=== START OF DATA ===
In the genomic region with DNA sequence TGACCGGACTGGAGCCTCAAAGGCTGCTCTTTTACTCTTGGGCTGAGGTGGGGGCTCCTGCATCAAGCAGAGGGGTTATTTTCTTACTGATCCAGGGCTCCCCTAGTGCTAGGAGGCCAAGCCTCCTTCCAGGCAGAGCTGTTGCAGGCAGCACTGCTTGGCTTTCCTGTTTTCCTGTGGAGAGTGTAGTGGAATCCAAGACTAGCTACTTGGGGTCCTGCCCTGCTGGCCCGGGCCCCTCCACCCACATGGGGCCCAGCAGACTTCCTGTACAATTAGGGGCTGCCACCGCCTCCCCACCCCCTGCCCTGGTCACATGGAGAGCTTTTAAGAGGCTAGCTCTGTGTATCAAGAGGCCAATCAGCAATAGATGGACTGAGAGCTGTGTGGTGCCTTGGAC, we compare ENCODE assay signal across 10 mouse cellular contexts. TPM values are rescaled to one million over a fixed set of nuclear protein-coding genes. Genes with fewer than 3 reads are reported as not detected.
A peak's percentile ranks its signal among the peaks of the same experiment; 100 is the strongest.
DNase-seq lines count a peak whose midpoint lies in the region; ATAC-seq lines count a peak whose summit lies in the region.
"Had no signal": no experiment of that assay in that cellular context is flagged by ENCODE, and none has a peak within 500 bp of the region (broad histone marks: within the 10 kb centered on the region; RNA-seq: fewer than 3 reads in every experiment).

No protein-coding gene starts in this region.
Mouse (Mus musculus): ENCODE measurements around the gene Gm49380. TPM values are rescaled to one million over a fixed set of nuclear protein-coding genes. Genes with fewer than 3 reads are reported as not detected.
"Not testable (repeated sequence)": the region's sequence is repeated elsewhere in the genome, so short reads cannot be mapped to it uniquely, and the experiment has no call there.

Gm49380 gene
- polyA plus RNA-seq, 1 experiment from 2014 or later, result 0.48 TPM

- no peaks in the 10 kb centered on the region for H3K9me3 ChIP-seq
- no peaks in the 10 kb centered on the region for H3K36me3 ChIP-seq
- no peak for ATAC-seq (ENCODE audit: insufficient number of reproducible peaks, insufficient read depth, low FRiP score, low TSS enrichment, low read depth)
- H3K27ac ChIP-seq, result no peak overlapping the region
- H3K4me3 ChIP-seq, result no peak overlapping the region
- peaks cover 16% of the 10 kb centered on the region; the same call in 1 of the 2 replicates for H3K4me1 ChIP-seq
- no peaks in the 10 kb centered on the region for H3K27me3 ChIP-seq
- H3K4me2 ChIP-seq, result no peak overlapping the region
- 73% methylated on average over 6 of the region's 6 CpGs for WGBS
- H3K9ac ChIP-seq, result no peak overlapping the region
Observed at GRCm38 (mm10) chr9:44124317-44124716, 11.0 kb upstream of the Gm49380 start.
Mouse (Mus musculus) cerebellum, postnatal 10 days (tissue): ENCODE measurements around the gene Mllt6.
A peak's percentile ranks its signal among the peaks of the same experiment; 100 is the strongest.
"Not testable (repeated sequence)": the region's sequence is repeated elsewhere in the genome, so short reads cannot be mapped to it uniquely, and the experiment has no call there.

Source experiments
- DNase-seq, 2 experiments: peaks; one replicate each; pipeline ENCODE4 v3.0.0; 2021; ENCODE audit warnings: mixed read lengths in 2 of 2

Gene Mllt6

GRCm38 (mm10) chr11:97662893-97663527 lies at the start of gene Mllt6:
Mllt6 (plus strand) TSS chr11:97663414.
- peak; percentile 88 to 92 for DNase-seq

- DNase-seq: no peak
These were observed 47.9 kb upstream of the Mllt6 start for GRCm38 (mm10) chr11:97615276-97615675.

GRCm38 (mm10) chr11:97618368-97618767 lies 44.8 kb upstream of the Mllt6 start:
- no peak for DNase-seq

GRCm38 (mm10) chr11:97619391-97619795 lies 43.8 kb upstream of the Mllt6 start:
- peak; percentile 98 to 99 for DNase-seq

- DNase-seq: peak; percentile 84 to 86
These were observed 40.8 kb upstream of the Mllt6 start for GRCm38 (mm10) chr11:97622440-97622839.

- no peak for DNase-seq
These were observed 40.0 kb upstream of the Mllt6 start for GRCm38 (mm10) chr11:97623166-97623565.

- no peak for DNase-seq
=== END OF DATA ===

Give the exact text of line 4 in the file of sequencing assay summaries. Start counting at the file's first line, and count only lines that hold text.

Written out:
"Had no signal": no experiment of that assay in that cellular context is flagged by ENCODE, and none has a peak within 500 bp of the region (broad histone marks: within the 10 kb centered on the region; RNA-seq: fewer than 3 reads in every experiment).